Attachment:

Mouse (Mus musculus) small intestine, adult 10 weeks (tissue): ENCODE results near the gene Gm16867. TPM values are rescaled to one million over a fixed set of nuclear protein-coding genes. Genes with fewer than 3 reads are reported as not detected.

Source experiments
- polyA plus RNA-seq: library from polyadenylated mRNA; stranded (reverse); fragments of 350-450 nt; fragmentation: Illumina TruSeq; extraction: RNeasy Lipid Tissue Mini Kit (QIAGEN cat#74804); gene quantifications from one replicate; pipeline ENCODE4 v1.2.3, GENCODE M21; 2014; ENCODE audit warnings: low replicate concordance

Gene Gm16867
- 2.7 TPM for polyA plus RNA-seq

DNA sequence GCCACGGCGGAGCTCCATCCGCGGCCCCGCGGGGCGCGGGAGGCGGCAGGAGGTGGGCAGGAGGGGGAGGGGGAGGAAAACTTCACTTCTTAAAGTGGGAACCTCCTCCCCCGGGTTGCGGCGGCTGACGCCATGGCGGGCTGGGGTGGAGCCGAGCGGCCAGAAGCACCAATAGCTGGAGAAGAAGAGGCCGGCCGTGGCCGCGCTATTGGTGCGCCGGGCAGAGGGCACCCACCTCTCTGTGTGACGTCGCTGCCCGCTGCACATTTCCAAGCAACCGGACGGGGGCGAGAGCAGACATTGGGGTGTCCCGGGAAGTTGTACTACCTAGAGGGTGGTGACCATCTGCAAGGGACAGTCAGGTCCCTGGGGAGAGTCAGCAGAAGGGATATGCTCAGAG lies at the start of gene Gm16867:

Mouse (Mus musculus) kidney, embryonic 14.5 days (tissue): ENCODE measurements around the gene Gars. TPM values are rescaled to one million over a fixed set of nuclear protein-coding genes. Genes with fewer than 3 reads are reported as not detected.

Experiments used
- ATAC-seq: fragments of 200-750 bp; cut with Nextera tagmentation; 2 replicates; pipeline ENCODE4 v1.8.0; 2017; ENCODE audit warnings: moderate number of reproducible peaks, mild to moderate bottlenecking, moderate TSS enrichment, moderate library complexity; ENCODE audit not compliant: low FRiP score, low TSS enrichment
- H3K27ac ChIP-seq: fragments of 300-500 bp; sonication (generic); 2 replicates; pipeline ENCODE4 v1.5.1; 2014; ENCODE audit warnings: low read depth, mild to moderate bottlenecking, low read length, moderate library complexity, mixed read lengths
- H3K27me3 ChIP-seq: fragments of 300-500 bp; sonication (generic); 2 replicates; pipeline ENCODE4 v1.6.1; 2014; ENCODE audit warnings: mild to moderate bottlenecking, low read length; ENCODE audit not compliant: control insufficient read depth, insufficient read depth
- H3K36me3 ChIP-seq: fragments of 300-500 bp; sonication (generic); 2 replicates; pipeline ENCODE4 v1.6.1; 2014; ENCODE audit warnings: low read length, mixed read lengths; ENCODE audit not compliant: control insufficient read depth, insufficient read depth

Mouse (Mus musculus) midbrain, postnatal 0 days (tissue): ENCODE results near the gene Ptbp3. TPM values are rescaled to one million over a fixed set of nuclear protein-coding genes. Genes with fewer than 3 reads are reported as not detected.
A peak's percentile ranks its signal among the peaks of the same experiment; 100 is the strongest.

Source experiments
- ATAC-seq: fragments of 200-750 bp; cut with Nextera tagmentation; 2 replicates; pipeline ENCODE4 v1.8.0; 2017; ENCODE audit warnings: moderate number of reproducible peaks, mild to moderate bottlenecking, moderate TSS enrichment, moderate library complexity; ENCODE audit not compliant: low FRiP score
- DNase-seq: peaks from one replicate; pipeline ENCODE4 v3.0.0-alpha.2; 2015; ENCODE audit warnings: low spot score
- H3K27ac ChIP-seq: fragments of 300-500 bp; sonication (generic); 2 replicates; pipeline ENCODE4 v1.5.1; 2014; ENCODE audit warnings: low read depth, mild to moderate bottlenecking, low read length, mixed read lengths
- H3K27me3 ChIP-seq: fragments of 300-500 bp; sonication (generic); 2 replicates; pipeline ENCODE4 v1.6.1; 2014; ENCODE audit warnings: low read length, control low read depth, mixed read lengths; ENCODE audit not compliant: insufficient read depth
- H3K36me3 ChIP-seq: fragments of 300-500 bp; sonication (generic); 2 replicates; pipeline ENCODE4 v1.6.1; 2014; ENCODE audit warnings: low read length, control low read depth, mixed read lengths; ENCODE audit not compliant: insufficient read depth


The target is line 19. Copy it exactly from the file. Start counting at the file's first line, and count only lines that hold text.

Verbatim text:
- H3K27me3 ChIP-seq: fragments of 300-500 bp; sonication (generic); 2 replicates; pipeline ENCODE4 v1.6.1; 2014; ENCODE audit warnings: low read length, control low read depth, mixed read lengths; ENCODE audit not compliant: insufficient read depth